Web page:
The Army Epidemic “Prevention” Research Laboratory basically conducted researches that never really had the intention to PREVENT Biological warfare.

The book Factories of Death [4] by Sheldon H. Harris compiles all the steps that led up to the horrors of Biological and Chemical Warfare by the Japanese from 1932 to 1945. (Give it a read while it’s out there!)

The Nazis performed some research on the effects of various vaccinations and drugs on prisoners infected with Rickettia prowazekii, Hepatitis A Virus, or Plasmodium species, but they apparently never considered using biological weapons during the Second World War. On the other hand, the United States of America was pushed to perform Biological Warfare research by their allies, who feared that the Germans might attack with biological weapons.

So, whether a planned biological attack or a natural epidemic, it has happened before. Ruling every single situation out as a natural cause would a naïve act for both a country and its subjects. And there are numerous instances throughout history pointing towards the atrocious, yet certainly possible attempts at biological warfare. The Bubonic Plague, Black fever, Smallpox, Yellow fever and not the mention the numerous experiments done on humans and animals to research and study the effects of pathogens, its all there.

India’s stand on Bio-Terrorism.

India as of today is part of various anti-terrorism conventions and it has a history of opposing terrorists from the very beginning of its existence. India as a country, has never tried to claim lands from neighboring countries and it has been trying to keep Pakistan and China out of its borders.

In 1998 India started its first ever training to deal with Bio-Terror attacks. But till date India has not executed a Bio-Weapon program. However, the Indian Army is trained to deal with biological attacks, they maintain defensive biological equipment at protected sites.

“India does not hold or believe in nuclear, biological and chemical weapons. However, the National Disaster Management Authority has resources and laboratories to counter bio-aggression by a hostile country. Selective attacks would catch the enemy by surprise, inflict a psychological blow and impose a drain on medical resources necessary to attend the victims,” says Major General Kumar.[5]

India’s go-to industry that studies all sorts of defence mechanisms is the Defence Research and Development Organization (DRDO.) It was established in 1958. Its a network of more than 50 laboratories which are deeply engaged in developing defence technologies covering various disciplines, like aeronautics, armaments, electronics, combat vehicles, engineering systems, instrumentation, missiles, advanced computing and simulation, special materials, naval systems, life sciences, training, information systems and agriculture.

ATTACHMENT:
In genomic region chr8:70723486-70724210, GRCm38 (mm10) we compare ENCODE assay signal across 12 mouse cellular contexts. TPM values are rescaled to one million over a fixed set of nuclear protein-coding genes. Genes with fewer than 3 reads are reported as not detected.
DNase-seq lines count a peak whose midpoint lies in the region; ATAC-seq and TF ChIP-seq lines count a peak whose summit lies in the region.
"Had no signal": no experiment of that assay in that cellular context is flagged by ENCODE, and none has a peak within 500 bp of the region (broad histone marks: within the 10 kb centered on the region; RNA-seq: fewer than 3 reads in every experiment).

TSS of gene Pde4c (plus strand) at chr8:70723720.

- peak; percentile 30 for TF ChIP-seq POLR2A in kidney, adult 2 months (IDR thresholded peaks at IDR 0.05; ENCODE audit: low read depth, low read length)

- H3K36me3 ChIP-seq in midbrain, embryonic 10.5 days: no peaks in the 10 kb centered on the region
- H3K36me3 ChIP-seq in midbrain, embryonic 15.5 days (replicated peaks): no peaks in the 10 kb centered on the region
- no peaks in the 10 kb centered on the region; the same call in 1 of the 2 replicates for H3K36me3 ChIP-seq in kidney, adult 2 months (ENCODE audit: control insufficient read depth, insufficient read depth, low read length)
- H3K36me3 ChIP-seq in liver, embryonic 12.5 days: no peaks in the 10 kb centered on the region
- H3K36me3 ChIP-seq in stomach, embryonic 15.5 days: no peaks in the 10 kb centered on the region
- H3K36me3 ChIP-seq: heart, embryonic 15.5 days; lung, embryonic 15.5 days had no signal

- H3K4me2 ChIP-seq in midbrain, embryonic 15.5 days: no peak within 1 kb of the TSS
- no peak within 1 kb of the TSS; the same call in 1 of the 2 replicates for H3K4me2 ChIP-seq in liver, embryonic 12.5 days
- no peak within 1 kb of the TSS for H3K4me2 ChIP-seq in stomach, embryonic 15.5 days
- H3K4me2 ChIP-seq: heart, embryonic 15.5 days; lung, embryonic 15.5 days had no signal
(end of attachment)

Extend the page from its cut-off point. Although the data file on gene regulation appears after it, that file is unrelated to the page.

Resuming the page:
The DRDO also works and focuses on countering biothreats such as anthrax, brucellosis, cholera, plague, smallpox, viral hemorrhage fever and botulism. Additionally, the government has established nuclear, biological, and chemical (NBC) warfare directorates in the armed forces, as well as an inter-services coordination committee to monitor their training and preparation.

But even after so many years into research, the DRDO has still not come up with an effective Bio-Weapon programme, or even a programme that promises to keep Indian subjects safe from such terror attacks. Former Indian Air Force Group Captain Sandeep Mehta, “India’s preparedness to tackle a bioterror attack ranges from poor to pathetic, and its capability is limited to helping relief providers who are then expected to deliver.”[6]

Standing here in 2020, with the pandemic upon our heads and the virus emerging from China (India’s newest rival) the thought of such viruses or pathogens being used as bio-weapons is not that far-fledged.

India did produce a bill- Prevention, Control and Management of Epidemics, Bioterrorism and Disasters[7]back in 2017 that emphasized on the possibility of future bio-terror attacks and how India could deal with them. The bill that never became an Act. Infact, after the Janata Curfew with the rising rate of cases every day, talks about focusing on the bill started again, but to no good.

“I think it is the right time for the government to review the status of the Public Health (Prevention, Control and Management of Epidemics, Bioterrorism and Disasters) Bill and promulgate the Ordinance to meet the present crisis.” Mr. Moily said in the note addressing the Prime Minister about reconsidering the merits of the Bill. The Bill was to provide for the prevention, control and management of epidemics, public health consequences of disasters, acts of bio-terrorism or threats thereof and for matters connected therewith.[8]

With the rising tensions at the border, with all the terror groups that had tried to enter the Indian lands in the past, the Pulwama attack, the 26/11 Mumbai Terror attack, and now obviously, the Chinese troops along the LAC in Ladakh, India is definitely lacking in creativity.

The whole idea of India getting its own laws that can tackle with Bio-terrorism head-on occured after the COVID-19 pandemic hit the country. Even though the Government is doing everything in it’s power to curb the transmission of the virus, (Asking citizens to go to their balconies and shout out to the Doctors and Front line workers, which rather ended up with hordes of people dancing together in the streets, but nonetheless) shouldn’t the Indian Government finally start it’s own Bio-Weapon programme? If we take the ethical route that India believes it, India will never use its Bio-Weapons even if it did succeed in the programme. Shouldn’t India at least be ready to consider a hypothetical, maybe even rhetorical situation where the Country is attacked by deadly pathogens? How would India protect its subjects?

Shouldn’t the Indian Government look at the Pandemic as a metaphor of war?

That’s the real question that needs to be answered.